I posted a few weeks back of news on a possible aviation development related to Cork which I would try and make known before July. I have held back on details as I do not have clarity on a number of issues - again, I may post some details as 'speculation' in the absence of such details. However the development does not relate to Cork Airport or the Cork Airport Authority.



2. Abercrombie & Fitch

Apparently some persons have not forgotten the post I made last July (2005) regarding the prospect of an expansion by highly popular US-based fashion chain Abercrombie & Fitch into Europe and possibly Ireland. The details here have mixed and matched over the last few months following a stir up in management with the company, most notably the resignation of Chief Operating Officer Robert Singer in August 2005 after only 15 months with the company. It was Mr. Singer who had championed the expansion of the chain into Europe and aided the set-up of a European-division based in Milan and headed up by former Gucci executive Francesco Giannaccari. A&F had agreed terms to open its 1st European store at Burlington Gardens situated off Bond Street, Oxford Street and Saville Row in London. The unit which A&F had intended to occupy was tenanted by retailler Jil Sander. Under Mr. Singer, A&F sought to open up to 20 stores across Europe - Ireland had indeed been cited as a destination for up to 2 possible stores in the short-to-medium term although this was never formally confirmed. Other locations cited included additional stores in the UK (and specifically London), Spain, Italy and unspecified Scandinavian locations. CEO Mike Jefferies has indicated recently that A&F is still committed to expansion in the UK, Canada and selected European markets but will do so cautiously. As I understand it, again, Ireland is well positioned given the generally high mark-up by many recent international trading names established here. Along with the UK, Ireland is increasingly seen as a 'safe' location for expanding US chains such as Guess? Jeans who are eyeing up a unit in a prospective retail development by Paddy McKillen's Clarendon Properties just off Grafton Street in Dublin. Based on information a few months old, were any expansion into Ireland initiated, Dublin would represent the initial trading location (preferably city centre) with additional moves made based on the store's performance, however regional expansions were not ruled out - though the individual markets remained unassessed. Outside the UK, other possible locations shortlisted for investigation included Barcelona and Milan. No set timeframe for a roll-out is clear. Undoubtedly such a prized catch would represent nothing short of a coup for proposals in locations like Academy Street, Joe O'Donovan's plans or even the plans of Manor Park Homebuilders. Wishful thinking perhaps? :rolleyes:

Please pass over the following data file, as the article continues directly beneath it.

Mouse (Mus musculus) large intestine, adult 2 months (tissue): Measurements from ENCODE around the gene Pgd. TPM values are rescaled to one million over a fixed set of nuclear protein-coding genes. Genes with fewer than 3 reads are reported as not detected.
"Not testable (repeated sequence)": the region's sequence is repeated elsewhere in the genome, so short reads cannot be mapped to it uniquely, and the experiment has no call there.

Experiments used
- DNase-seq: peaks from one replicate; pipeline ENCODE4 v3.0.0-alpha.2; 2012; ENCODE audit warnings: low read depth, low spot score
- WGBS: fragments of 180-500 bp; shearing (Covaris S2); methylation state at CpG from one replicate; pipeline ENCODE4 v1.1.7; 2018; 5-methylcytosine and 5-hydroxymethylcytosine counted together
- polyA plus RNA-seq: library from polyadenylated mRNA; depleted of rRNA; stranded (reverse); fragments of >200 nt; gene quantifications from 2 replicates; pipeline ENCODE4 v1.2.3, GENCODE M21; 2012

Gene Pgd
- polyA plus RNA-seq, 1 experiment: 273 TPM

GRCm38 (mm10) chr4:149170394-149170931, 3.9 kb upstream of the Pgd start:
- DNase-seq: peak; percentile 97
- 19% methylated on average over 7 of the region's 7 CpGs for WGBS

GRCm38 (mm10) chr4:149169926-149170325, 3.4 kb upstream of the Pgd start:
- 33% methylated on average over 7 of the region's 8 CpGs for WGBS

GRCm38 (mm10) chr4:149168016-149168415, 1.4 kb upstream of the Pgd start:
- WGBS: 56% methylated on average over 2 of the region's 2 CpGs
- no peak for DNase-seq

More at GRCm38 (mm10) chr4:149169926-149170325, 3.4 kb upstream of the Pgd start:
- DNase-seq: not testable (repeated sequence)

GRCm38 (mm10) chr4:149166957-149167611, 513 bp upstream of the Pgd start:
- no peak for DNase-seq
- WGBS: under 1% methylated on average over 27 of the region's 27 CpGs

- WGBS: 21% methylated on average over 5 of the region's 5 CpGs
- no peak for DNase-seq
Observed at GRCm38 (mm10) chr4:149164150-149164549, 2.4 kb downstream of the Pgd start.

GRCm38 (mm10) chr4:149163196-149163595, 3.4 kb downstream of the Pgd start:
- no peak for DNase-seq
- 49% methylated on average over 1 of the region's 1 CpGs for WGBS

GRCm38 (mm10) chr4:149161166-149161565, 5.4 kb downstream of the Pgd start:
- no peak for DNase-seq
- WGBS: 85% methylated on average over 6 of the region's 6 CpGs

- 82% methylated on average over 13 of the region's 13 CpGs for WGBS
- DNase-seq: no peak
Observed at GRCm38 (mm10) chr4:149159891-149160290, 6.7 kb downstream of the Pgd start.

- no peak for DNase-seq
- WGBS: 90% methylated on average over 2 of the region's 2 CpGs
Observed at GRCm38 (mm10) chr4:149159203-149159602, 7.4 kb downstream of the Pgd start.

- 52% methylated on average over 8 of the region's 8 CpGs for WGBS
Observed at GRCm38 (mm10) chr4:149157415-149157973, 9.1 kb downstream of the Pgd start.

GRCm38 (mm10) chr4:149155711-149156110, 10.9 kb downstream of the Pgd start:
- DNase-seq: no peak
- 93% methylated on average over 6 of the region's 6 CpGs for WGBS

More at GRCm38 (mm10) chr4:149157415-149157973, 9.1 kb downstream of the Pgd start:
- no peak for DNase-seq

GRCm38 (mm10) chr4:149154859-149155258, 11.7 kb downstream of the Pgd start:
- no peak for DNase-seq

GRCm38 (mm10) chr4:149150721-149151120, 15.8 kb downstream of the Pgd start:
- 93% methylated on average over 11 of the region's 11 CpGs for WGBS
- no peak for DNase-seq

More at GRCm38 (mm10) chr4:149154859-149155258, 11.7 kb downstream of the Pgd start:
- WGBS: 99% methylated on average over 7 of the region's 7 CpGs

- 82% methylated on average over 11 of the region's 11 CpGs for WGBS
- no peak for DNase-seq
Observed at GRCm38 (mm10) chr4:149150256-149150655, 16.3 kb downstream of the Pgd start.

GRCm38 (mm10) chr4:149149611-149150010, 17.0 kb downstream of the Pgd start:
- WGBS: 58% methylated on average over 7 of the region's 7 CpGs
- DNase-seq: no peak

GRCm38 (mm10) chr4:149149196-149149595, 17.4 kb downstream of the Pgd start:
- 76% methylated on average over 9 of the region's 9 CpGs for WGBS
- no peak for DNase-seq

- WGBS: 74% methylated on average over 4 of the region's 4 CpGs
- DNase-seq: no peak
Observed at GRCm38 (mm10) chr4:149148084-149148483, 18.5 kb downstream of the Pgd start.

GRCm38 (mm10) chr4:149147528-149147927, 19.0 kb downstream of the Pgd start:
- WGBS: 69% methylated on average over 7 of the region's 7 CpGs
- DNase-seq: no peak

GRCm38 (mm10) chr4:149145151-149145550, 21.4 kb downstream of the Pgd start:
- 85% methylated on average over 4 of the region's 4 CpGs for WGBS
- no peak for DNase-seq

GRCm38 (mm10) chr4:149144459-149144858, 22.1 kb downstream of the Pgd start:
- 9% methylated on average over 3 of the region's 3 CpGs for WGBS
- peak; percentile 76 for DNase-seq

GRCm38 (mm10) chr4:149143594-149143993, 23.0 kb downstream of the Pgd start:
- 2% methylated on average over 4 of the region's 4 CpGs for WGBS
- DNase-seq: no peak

The company operates 352 Abercrombie & Fitch (premium brand) stores, 163 Abercrombie (children's clothing) stores, 289 Hollister Co. (slightly lower cost clothing) stores and 6 RUEHT stores across the US and Canada.
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Re: developments in cork

Postby kite » Sat Jun 24, 2006 2:24 pm

POM wrote:I don't think the building projects are direct labour. O'Flynn Banteer Builders are working on both sites for the developer.


:)
What I meant by direct type labor is that Tom McCarthy’ Mills development and his and Tom Kelly’s Kingsley development are been directed by their own management team.
Any snags or penalties fall back on the owners, not the builder, engineers etc. An unusual way of doing business on developments of this size I would think?
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Re: developments in cork

Postby lowrise » Sat Jun 24, 2006 9:55 pm

In connection with victoria cross area , could any enlighten me as to whats happening to topcar garage at orchard road.thanks.